Facing Slave Labor Reports, China Claims 98% of Large Industrial Businesses Are Back at Work

China computer factory

The People’s Daily, the official newspaper of the Communist Party of China, boasted on Thursday that over 98 percent of “industrial enterprises above designated size” had returned to manufacturing, despite the ongoing Chinese coronavirus outbreak in the country.

Dictator Xi Jinping has repeatedly claimed that the Chinese outbreak, which has now become a pandemic, ended in mid-March, despite ample evidence of ongoing contagious within the authoritarian country. The World Health Organization (WHO) declared the outbreak a pandemic the day after Xi announced, in Wuhan, that China’s grief had ended.

Estimates based on the number of urns, each carrying one set of human remains, distributed out of Wuhan’s seven cemeteries this weekend suggest that between 30,000 and 40,000 people died this year since the lockdown began in January. China claims a little over 3,000 deaths due to Wuhan coronavirus nationwide.

The People’s Daily announcement of a Chinese economic miracle followed reports that the Communist Party is flooding empty factories with slaves relocated from Xinjiang’s concentration camps, housing between 1 million and 3 million ethnic minority Muslims, mostly Uyghurs, at their peak. Reports citing factory managers also indicate that manufacturing medical supplies, which many customer countries have complained are faulty and, thus, useless, is proving extremely profitable for Beijing.

“An average of 98.6 percent of industrial enterprises above designated size and 76 percent of the small and medium-sized enterprises (SMEs) across China have resumed work by March 28,” the People’s Daily reported on Thursday, citing a Chinese Communist Party official. “At present, China’s industrial fundamentals have become stable, and the basic trend of steady long-term growth for China’s economy remains unchanged.”

The government asserted that, among those industries seeing over 90 percent of their employee capacity return are electronics, iron and steel but that, even including car manufacturing and textiles, factories have over 70 percent of the employees they need.

The use of the word “returned” implies that the employees forced to leave their posts either by quarantines or illnesses are the same ones taking up those jobs. Due to estimates of the true death toll in China as a result of the pandemic and videos of hundreds of Uyghur Muslims being forcibly moved into factories nationwide, however, it is likely that the people working these factories now are not the ones there before the outbreak.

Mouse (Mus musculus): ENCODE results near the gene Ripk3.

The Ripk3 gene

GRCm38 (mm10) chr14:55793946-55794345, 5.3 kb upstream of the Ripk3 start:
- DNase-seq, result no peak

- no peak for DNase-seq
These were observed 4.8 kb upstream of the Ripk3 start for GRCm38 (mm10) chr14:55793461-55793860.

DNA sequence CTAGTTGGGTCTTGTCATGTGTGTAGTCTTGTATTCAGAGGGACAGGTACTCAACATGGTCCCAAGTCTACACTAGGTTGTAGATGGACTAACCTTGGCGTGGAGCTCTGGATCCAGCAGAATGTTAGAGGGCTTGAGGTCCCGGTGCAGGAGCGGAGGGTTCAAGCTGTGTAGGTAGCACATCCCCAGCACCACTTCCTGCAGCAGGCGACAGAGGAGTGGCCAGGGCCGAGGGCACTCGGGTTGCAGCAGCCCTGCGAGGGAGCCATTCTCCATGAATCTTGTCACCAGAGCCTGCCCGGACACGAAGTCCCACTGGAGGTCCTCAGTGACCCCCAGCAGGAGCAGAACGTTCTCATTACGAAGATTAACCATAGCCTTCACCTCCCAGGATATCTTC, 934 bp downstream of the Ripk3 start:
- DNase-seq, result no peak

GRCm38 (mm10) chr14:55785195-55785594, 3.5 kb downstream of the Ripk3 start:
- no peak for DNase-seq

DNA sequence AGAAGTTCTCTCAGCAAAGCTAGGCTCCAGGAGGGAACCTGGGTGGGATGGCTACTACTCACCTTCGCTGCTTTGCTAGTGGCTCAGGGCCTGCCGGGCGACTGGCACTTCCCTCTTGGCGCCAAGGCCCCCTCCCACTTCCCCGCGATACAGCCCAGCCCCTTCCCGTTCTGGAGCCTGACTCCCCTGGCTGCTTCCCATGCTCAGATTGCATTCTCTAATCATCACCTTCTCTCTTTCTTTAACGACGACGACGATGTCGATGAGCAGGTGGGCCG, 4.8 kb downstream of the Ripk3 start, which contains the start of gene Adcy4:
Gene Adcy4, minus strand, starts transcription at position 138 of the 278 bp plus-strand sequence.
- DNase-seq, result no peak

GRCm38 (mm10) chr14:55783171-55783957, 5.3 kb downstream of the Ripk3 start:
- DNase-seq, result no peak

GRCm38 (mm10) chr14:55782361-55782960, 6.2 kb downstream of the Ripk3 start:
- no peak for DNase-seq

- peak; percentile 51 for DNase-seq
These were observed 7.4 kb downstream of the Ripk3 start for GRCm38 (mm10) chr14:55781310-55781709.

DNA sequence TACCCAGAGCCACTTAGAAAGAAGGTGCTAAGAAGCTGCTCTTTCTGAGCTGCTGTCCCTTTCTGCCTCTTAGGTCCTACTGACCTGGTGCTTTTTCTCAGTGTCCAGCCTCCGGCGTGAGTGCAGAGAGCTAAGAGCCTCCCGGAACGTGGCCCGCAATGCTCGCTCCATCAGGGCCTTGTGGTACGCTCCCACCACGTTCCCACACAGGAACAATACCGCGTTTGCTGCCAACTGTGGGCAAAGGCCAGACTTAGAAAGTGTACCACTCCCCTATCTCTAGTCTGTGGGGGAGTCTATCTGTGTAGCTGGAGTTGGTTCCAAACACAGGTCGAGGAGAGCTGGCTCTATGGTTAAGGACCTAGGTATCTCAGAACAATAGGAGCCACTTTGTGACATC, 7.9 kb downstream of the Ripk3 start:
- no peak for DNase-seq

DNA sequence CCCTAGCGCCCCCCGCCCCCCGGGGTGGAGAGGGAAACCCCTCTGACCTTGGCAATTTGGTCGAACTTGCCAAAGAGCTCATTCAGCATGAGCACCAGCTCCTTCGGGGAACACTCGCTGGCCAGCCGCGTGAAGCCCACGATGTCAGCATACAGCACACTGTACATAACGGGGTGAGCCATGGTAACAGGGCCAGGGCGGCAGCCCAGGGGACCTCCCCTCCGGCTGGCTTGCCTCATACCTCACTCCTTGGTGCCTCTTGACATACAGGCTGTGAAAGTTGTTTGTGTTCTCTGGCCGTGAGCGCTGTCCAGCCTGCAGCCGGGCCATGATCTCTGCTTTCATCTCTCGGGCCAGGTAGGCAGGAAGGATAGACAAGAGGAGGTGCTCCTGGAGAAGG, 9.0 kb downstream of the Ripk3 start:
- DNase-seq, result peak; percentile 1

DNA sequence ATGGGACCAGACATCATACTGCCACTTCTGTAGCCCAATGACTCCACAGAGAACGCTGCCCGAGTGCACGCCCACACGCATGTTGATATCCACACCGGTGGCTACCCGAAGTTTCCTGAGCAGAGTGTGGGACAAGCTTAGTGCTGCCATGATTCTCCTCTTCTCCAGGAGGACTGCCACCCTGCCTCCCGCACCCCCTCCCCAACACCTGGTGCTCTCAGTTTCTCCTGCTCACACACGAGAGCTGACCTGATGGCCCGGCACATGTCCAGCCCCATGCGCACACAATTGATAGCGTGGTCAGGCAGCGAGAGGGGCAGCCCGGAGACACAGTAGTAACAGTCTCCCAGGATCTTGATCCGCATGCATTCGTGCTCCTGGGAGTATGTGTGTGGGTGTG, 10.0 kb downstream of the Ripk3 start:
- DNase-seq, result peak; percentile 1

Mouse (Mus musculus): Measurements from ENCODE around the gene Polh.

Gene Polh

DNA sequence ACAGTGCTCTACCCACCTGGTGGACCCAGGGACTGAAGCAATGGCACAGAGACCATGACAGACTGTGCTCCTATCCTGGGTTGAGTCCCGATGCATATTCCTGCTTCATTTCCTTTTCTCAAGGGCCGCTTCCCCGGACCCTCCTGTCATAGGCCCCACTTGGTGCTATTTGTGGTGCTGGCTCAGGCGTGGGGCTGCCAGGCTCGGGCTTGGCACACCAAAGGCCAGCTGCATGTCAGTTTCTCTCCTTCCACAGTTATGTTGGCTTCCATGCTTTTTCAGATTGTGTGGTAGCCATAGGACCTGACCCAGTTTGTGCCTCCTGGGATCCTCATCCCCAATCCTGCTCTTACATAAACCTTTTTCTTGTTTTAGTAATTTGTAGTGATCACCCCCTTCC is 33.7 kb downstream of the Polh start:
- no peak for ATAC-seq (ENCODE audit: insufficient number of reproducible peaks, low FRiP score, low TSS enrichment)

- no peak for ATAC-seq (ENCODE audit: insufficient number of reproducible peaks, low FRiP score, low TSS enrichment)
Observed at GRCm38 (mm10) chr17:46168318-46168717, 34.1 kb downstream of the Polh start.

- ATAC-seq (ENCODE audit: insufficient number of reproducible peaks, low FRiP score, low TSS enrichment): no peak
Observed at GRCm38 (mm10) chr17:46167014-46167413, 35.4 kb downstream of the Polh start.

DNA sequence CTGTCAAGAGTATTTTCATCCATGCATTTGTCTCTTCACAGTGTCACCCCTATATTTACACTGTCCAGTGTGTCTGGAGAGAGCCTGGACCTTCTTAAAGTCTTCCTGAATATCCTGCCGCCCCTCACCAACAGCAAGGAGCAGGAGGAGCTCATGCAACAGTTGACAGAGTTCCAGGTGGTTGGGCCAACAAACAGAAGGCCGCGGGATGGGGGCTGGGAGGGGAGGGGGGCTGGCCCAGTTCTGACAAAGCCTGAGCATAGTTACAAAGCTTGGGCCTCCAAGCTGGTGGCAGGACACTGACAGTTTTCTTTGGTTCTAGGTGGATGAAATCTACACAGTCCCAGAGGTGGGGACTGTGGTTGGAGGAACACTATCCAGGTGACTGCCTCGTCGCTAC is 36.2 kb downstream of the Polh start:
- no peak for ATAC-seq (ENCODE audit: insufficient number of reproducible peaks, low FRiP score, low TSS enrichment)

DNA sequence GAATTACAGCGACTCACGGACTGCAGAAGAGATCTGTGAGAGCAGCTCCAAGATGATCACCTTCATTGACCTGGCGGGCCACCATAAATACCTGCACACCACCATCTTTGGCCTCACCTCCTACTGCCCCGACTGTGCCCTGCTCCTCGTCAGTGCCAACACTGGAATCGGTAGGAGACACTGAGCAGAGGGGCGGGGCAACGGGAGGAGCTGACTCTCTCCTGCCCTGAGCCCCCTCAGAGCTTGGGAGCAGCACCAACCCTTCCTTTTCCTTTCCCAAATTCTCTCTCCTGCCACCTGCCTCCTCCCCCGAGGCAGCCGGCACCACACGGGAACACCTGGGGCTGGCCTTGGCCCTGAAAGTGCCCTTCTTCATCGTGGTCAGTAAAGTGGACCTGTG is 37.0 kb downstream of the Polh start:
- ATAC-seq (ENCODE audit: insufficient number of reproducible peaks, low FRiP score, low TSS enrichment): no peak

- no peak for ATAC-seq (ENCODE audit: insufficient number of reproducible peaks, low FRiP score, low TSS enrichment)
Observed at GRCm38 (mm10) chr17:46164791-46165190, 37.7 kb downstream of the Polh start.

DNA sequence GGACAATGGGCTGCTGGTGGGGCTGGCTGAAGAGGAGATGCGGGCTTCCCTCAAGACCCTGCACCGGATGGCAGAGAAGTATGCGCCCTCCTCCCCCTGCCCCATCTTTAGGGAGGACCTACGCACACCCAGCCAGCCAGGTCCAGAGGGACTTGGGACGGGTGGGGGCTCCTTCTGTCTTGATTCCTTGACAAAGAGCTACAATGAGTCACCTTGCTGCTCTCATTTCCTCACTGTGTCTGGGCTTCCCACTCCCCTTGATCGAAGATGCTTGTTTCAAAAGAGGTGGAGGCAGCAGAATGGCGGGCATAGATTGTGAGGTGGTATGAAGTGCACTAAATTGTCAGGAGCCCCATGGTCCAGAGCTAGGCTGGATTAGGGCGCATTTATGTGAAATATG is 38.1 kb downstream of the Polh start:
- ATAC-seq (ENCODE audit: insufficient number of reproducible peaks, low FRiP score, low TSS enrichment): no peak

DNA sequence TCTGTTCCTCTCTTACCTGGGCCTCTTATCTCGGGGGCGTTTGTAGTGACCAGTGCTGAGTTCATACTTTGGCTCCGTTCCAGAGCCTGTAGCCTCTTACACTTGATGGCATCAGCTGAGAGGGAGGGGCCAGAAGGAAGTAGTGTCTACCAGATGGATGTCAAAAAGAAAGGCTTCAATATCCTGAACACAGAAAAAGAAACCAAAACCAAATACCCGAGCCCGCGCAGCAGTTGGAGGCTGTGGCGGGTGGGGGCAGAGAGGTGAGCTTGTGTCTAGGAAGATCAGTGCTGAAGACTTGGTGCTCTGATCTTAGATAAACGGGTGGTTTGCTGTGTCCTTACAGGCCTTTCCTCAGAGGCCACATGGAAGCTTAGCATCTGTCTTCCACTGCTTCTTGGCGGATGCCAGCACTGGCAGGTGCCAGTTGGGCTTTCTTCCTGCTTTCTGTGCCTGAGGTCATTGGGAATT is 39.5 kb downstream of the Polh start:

The number of factories returning to work, if true, adds to the evidence offered by the Communist Party’s Global Times propaganda newspaper last week that China is keeping its industrial “engine roaring.” The Times claimed that significant demand for medical supplies and personal protective gear, particularly from Europe, was still higher than the amount of the goods China currently had available to sell, but that its factories were working to “ensure global medical supplies amid the pandemic.”

Manufacturing medical or sanitary masks appears to be one of the most profitable enterprises, according to a report published last week by Hong Kong’s RTHK broadcast.

“The profit of a mask now is at least several cents compared to less than one in the past. Printing 60,000 or 70,000 masks a day is equivalent to printing money,” Shi Xinghui, the manager of an N95 mask manufacturer in southern Guangdong province, told the outlet.

Another factory owner, Qi Guangtu, estimated that a mask manufacturing machine could pay for itself in about a fortnight.

These profits may be even higher if the factories are using slave labor. Multiple human rights outlets, including Bitter Winter and Radio Free Asia (RFA), have published videos showing hundreds of Uyghurs transported far from their native Xinjiang province to work in factories. Bitter Winter speculated that the videos appeared on Chinese social media outlets like TikTok because the government hoped to use them as propaganda, praising the Uyghurs for “willingly” choosing to work the factories.

The Australian Strategic Policy Institute (ASPI), a think-tank based on the continent, published a report in March titled “Uyghurs for Sale” that revealed China “facilitated the mass transfer of Uyghur and other ethnic minority citizens from the far west region of Xinjiang to factories across the country.” China incentivized its manufacturers to take in Uyghur slaves through government programs that offered financial benefits if taking in the Uyghurs. The advertising selling Uyghur slaves began appearing on Chinese websites, encouraged by the government, shortly after Beijing declared that its victims in the Xinjiang concentration camps, which it claimed were “vocational training centers,” had “graduated” from their “training.”

Survivors of the camps have testified that the “training” they experienced included systematic rape, torture, slavery, communist indoctrination, forced sterilization, forced abortions, and being forced to watch acts of murder and rape. Some said they were subject to medical tests typically used in analyzing organ donors, suggesting that the Communist Party is harvesting organs from its political prisoners and selling them on the black market.

Chinese state media have boasted of doctors using lung transplants to treat coronavirus patients, alarming human rights activists who have compiled evidence of live organ harvesting from political prisoners.

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